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Witness in Our Time, Second Edition

Working Lives of Documentary Photographers

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eBook published by Smithsonian Books (Smithsonian)

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About This Book

Witness in Our Time traces the recent history of social documentary photography in the words of twenty-nine of the genre's best photographers, editors, and curators, showing how the profession remains vital, innovative, and committed to social change. The second edition includes a new section of interviews on documentary photography in the field and an exploration of the role of photojournalism in 21st-century media. Witness in Our Time provides an insider's view of a profession that continues to confront questions of art and truth while extending the definitions of both.

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Witness in Our Time traces the recent history of social documentary photography in the words of twenty-nine of the genre's best photographers, editors, and curators, showing how the profession remains vital, innovative, and committed to social change. The second edition includes a new section of interviews on documentary photography in the field and an exploration of the role of photojournalism in 21st-century media. Witness in Our Time provides an insider's view of a profession that continues to confront questions of art and truth while extending the definitions of both.

Product Details
eBook (280 pages)
Published: October 5, 2010
Publisher: Smithsonian
Imprint: Smithsonian Books
ISBN: 9781588343062
Other books byKen Light
  • Coal Hollow - Photographs and Oral Histories

    Coal Hollow - Photographs and Oral Histories
    Coal is still king in much of Appalachia, yet the heritage and history of the people who enabled the United States to become an economic superpower in the Industrial age are slipping away. This remarkable book presents arresting black and white photographs and powerful oral histories that chronicle the legacy of coalmining in southern West Virginia. Ken and Melanie Light traveled hundreds of miles through rugged, isolated terrain recording the stories of a range of people whose lives were shaped by coal: retired miners, men and women who have been jobless their entire lives, a contemporary coal baron, a justice of the State Supreme Court of West Virginia, a writer who bravely ran for governor on a third party ticket, and people who returned to the hills when their lives failed elsewhere. What emerges is a complex portrait of people locked into an intricate web of geography, history, and unfettered profiteering. In Light's poignant images and in their own distinctive voices the residents of Coal Hollow--a fictional composite of the communities the Lights surveyed--reveal how the intersection of mountain culture and the greed of the coal companies produced the most powerful economy in the world yet brought crushing poverty to a region of once-proud people.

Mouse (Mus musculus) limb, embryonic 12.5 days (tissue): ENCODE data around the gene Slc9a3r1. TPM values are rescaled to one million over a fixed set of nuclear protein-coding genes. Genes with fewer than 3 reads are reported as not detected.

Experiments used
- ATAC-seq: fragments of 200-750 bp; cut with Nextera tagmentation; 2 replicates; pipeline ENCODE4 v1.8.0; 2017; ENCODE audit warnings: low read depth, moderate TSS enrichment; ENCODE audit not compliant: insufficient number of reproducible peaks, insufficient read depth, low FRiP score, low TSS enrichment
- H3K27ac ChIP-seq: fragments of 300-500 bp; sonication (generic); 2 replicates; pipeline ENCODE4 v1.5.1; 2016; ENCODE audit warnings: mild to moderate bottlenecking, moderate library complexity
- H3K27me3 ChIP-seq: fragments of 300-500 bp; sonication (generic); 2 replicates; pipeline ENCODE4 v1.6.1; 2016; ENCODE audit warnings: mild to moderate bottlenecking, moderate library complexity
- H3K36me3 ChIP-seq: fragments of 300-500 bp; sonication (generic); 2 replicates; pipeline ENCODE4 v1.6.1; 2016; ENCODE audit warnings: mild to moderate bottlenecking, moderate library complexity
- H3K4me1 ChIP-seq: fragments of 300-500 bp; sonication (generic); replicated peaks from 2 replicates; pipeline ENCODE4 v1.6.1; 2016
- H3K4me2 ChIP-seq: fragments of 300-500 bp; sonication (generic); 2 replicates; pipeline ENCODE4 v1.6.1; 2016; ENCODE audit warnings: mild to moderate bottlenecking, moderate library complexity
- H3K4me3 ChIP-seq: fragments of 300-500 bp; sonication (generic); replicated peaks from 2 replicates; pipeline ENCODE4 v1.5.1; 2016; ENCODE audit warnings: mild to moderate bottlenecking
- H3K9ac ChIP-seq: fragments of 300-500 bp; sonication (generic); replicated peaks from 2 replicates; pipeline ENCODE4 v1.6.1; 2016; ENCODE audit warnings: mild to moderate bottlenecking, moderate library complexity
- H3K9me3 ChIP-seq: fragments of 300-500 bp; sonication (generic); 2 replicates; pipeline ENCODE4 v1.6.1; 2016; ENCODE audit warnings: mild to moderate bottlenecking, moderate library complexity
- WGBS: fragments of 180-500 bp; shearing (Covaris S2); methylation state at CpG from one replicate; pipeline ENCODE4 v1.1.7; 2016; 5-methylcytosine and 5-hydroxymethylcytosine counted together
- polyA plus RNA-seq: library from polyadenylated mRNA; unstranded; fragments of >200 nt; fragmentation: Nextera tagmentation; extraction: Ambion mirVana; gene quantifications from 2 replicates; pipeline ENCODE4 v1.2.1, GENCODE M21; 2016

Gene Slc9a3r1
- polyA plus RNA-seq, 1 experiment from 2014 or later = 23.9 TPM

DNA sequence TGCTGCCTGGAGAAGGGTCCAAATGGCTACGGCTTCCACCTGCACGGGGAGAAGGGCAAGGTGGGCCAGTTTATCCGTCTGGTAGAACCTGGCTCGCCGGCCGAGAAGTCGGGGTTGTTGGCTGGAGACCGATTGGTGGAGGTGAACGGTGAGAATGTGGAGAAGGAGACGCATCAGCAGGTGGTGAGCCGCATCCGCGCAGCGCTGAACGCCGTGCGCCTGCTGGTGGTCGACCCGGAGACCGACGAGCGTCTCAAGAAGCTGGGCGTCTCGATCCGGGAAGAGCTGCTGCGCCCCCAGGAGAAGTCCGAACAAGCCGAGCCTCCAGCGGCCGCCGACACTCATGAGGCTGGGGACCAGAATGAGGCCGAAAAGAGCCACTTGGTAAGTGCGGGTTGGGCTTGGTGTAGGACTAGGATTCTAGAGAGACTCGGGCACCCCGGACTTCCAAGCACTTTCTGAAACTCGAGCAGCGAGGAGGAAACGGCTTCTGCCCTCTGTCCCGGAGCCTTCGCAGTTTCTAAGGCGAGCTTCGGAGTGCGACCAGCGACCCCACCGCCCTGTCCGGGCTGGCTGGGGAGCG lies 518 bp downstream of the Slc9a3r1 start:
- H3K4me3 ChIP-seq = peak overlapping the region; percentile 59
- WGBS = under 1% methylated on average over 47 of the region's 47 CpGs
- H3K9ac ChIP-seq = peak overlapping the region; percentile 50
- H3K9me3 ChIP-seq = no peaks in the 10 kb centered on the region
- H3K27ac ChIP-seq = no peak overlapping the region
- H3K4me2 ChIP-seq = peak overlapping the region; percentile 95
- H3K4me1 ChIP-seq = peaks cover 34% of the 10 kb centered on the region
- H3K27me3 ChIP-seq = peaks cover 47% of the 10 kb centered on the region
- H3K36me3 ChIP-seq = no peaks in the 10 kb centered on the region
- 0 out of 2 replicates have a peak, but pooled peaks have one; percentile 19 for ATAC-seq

Assignment, Shanghai - Pictures on the Eve of Revolution

    Assignment, Shanghai - Pictures on the Eve of Revolution
    Shipping out to China in December 1947 with three ten-year-old German cameras and a plum assignment fromLifemagazine, Jack Birns was fulfilling a boyhood dream. The reality was something else: refugees and prostitutes, soldiers and beggars, street executions and urban protests photographed in difficult and often dangerous circumstances amidst the poverty, corruption, and chaos of an expanding civil war. By then the ruling Nationalist Party had been battling the Communist threat for more than two decades, and Birns focused his camera on the human drama unfolding as war pressed ever closer to the country's financial, cultural, and commercial capital. His effort to show China's misery up close ran afoul of Time-Life publisher Henry R. Luce's fervent anti-communism, and for half a century many of these historic photographs lay unpublished in Time-Life'sarchives. Printed here for the first time, they offer a graphic vision of a great city, Shanghai, poised on the precipice of political revolution. Seen through the lens of hindsight, Birns's photographs give us a sense not only of what China was like more than fifty years ago, but also of why the warfare, weariness, and desperation of the time proved such fertile soil for communist revolution. Today these everyday scenes of ordinary people--pedicab drivers, street vendors, bar girls, police, politicians, prisoners--tell a story of national resilience and dignity in the midst of enveloping poverty, repression, and fear. Birns's stark black and white photographs capture the dramatic end of an era, but they also look forward, letting us glimpse how Shanghai's past prefigures the city's commercial and cultural revival in the 1990s.

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